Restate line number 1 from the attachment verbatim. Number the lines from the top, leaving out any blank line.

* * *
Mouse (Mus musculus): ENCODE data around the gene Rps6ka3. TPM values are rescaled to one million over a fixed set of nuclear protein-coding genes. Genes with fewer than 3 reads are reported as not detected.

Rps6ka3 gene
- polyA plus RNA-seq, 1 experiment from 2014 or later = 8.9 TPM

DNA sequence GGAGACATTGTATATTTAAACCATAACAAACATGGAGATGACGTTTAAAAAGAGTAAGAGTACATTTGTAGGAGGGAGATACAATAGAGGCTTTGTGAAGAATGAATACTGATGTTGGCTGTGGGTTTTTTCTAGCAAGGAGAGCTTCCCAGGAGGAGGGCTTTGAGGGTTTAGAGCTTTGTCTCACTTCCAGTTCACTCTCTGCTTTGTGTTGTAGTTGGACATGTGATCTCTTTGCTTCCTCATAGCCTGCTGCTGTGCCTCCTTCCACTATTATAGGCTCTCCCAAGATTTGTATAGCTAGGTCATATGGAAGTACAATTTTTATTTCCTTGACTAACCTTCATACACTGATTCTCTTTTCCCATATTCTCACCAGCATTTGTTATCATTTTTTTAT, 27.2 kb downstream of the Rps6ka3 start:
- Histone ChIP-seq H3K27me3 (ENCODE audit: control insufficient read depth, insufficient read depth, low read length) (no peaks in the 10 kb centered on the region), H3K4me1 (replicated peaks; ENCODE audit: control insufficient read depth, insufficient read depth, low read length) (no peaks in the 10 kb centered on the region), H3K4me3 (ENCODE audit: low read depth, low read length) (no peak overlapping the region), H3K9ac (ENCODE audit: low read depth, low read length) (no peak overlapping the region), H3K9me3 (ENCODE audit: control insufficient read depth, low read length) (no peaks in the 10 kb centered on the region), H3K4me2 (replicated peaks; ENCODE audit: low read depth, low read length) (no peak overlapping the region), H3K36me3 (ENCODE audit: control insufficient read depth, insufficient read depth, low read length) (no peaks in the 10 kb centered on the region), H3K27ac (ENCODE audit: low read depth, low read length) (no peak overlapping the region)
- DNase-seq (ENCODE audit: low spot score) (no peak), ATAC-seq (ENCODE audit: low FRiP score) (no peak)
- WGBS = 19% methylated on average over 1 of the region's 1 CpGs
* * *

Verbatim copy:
Mouse (Mus musculus): ENCODE data around the gene Rps6ka3. TPM values are rescaled to one million over a fixed set of nuclear protein-coding genes. Genes with fewer than 3 reads are reported as not detected.